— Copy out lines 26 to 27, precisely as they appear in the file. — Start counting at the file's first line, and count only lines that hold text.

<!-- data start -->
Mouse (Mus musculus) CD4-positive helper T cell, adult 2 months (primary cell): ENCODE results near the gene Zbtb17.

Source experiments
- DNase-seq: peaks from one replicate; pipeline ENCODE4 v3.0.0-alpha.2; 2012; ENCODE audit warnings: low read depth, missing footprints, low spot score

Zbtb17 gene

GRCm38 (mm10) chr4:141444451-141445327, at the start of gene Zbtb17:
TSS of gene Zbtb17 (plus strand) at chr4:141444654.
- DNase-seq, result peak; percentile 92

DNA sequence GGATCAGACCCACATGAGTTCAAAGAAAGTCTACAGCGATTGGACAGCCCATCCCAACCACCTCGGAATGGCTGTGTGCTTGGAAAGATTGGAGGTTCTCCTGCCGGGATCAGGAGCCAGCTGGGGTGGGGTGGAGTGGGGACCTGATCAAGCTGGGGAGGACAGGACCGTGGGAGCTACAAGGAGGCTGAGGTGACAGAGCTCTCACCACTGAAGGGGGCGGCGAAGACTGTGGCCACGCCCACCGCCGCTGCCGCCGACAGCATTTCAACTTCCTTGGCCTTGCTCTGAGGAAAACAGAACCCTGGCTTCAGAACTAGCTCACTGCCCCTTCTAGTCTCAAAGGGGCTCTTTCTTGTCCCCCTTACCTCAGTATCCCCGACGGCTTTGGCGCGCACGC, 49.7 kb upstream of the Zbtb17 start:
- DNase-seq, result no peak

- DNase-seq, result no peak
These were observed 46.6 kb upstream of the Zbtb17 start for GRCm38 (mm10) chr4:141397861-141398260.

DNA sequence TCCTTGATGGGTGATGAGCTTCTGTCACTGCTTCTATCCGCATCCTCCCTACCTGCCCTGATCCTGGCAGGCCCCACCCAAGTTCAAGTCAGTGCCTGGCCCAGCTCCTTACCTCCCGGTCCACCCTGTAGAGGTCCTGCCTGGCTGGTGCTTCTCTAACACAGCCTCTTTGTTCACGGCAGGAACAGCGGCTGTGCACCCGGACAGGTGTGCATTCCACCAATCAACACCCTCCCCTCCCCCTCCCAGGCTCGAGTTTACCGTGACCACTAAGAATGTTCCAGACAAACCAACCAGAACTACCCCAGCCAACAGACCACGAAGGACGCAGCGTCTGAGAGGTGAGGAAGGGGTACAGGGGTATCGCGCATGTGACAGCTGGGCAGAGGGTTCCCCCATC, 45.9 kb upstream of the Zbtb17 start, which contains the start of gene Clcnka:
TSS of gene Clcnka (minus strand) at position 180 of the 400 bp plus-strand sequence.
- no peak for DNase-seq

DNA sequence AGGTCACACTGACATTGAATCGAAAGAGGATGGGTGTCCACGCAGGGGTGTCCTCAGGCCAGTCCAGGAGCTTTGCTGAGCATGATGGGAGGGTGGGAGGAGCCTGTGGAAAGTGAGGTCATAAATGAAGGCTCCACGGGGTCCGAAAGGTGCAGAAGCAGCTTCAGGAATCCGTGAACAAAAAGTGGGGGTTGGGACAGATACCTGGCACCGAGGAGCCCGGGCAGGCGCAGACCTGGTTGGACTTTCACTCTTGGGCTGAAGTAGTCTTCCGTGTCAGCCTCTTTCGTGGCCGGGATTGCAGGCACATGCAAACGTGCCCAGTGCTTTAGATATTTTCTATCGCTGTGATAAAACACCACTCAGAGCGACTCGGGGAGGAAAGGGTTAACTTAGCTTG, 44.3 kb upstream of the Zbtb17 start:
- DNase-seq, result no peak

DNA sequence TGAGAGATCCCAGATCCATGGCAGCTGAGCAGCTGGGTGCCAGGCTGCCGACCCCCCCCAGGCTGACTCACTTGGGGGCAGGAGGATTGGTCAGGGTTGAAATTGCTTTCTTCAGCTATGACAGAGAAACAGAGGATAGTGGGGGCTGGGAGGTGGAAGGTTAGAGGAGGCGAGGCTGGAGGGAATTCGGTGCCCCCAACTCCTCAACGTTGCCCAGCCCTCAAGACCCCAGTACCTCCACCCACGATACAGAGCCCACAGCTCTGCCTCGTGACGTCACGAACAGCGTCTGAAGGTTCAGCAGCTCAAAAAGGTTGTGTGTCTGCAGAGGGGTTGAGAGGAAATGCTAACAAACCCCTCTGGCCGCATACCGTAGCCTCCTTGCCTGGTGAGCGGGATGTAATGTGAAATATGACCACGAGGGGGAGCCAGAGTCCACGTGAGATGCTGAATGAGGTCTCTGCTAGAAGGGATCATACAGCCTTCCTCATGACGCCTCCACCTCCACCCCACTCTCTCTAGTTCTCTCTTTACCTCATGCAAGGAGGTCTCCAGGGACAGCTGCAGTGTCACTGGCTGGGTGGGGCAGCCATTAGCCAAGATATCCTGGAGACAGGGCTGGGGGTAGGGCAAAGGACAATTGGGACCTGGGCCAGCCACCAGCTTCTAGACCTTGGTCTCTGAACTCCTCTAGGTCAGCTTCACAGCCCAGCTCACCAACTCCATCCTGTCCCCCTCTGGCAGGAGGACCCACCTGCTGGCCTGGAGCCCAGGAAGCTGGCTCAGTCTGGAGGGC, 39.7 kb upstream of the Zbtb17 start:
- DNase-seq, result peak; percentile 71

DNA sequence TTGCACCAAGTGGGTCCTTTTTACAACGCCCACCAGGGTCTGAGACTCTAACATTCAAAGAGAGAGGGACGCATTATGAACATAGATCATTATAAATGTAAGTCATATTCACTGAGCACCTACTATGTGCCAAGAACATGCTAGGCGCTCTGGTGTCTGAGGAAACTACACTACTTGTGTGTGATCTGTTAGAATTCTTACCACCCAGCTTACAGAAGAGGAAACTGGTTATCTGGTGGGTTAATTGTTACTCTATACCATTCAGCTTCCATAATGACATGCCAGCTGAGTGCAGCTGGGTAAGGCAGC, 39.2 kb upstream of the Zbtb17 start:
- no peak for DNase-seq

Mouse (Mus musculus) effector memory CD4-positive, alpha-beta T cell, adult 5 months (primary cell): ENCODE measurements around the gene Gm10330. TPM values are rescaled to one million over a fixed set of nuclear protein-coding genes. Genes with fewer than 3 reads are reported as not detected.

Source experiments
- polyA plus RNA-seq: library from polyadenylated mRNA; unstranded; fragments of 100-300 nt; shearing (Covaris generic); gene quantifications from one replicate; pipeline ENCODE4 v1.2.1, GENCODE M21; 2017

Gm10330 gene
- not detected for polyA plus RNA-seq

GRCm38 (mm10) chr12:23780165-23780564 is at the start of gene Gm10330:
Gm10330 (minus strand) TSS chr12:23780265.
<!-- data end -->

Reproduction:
GRCm38 (mm10) chr12:23780165-23780564 is at the start of gene Gm10330:
Gm10330 (minus strand) TSS chr12:23780265.